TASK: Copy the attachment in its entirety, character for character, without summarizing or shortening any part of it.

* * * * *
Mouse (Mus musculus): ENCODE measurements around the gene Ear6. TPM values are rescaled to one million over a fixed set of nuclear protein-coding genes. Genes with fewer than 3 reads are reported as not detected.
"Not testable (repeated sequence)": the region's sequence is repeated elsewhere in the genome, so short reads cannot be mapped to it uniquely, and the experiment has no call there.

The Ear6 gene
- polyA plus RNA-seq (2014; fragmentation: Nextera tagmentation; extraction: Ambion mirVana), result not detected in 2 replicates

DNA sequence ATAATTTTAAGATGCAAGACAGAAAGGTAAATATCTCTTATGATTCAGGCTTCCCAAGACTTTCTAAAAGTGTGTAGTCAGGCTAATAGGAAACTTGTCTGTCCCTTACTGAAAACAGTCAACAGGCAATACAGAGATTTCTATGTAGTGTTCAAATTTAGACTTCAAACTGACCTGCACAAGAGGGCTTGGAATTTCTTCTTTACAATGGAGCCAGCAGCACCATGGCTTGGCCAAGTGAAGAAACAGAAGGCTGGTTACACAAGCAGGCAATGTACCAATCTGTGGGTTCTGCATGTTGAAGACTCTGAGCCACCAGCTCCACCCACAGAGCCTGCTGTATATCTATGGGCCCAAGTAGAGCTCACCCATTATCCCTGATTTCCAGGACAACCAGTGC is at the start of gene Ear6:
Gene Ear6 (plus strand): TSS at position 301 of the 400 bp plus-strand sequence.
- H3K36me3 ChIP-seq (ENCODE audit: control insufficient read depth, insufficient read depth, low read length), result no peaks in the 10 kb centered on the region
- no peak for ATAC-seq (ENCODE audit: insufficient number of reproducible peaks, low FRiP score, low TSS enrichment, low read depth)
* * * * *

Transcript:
Mouse (Mus musculus): ENCODE measurements around the gene Ear6. TPM values are rescaled to one million over a fixed set of nuclear protein-coding genes. Genes with fewer than 3 reads are reported as not detected.
"Not testable (repeated sequence)": the region's sequence is repeated elsewhere in the genome, so short reads cannot be mapped to it uniquely, and the experiment has no call there.

The Ear6 gene
- polyA plus RNA-seq (2014; fragmentation: Nextera tagmentation; extraction: Ambion mirVana), result not detected in 2 replicates

DNA sequence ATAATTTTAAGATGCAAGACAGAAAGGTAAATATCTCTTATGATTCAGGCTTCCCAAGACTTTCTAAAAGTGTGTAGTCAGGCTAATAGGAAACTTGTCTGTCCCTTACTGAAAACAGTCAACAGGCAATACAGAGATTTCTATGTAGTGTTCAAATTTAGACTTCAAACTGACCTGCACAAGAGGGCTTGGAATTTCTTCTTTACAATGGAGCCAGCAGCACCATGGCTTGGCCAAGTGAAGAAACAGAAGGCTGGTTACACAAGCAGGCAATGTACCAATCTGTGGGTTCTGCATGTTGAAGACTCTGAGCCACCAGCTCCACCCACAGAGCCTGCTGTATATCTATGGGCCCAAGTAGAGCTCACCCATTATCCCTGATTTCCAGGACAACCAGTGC is at the start of gene Ear6:
Gene Ear6 (plus strand): TSS at position 301 of the 400 bp plus-strand sequence.
- H3K36me3 ChIP-seq (ENCODE audit: control insufficient read depth, insufficient read depth, low read length), result no peaks in the 10 kb centered on the region
- no peak for ATAC-seq (ENCODE audit: insufficient number of reproducible peaks, low FRiP score, low TSS enrichment, low read depth)